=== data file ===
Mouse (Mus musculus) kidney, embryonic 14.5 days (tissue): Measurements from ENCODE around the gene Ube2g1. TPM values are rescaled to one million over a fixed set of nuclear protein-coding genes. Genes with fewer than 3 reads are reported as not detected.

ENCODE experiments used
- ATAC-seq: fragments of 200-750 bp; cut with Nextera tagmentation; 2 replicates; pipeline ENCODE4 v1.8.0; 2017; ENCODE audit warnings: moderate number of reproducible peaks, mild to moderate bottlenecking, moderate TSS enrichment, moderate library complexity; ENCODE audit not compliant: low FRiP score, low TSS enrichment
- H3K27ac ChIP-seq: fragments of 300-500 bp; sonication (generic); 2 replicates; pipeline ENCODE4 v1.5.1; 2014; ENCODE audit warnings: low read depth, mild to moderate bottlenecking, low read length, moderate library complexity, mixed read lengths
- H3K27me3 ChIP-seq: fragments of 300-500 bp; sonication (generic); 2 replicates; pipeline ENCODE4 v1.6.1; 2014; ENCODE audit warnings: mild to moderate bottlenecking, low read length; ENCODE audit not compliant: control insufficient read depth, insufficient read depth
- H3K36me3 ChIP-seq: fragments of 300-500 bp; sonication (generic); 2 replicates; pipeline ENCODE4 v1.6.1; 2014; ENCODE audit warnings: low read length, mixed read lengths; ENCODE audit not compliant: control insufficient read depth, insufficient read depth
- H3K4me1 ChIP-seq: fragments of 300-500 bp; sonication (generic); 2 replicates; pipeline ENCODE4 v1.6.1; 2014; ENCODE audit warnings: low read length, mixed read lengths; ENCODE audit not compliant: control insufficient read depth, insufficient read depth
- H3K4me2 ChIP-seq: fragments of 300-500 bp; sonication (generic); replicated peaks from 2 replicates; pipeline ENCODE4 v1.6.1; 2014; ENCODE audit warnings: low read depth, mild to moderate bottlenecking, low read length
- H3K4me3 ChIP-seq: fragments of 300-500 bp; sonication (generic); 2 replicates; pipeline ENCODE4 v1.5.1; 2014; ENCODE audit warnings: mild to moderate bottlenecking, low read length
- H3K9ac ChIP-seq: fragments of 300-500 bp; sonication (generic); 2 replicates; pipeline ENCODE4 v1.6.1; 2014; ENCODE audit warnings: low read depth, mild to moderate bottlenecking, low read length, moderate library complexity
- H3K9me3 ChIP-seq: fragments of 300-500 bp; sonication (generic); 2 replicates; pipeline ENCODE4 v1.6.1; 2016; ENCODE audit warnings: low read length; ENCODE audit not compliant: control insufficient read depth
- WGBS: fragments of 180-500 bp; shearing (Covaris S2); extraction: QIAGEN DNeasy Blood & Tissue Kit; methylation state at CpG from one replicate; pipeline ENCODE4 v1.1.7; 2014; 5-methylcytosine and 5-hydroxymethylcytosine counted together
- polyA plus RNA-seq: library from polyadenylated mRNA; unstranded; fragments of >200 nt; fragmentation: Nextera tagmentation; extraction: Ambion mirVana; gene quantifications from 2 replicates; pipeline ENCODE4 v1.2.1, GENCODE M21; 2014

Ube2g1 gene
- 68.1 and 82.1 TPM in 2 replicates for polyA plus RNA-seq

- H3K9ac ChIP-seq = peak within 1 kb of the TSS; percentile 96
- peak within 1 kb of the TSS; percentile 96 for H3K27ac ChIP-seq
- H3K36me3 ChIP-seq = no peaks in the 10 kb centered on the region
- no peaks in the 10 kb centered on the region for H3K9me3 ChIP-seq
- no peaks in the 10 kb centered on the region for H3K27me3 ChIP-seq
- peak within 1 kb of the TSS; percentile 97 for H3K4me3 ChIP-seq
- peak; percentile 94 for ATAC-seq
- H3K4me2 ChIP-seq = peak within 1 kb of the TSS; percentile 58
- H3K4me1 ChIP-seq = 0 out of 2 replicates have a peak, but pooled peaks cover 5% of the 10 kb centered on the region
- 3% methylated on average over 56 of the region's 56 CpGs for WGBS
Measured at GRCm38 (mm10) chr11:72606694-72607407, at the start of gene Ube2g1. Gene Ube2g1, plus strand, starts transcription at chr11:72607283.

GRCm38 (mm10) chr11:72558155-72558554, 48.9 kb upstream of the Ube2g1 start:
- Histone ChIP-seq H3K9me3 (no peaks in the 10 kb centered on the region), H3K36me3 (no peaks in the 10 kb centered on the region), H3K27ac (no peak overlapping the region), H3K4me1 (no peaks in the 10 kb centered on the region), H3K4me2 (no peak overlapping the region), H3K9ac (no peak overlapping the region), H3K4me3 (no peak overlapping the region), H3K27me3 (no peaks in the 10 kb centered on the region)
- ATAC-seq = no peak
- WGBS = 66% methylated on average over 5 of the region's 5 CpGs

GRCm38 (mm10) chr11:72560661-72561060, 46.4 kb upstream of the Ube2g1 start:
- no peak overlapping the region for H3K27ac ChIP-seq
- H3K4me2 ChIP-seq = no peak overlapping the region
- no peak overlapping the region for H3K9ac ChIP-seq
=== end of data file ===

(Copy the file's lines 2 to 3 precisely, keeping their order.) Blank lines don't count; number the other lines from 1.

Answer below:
ENCODE experiments used
- ATAC-seq: fragments of 200-750 bp; cut with Nextera tagmentation; 2 replicates; pipeline ENCODE4 v1.8.0; 2017; ENCODE audit warnings: moderate number of reproducible peaks, mild to moderate bottlenecking, moderate TSS enrichment, moderate library complexity; ENCODE audit not compliant: low FRiP score, low TSS enrichment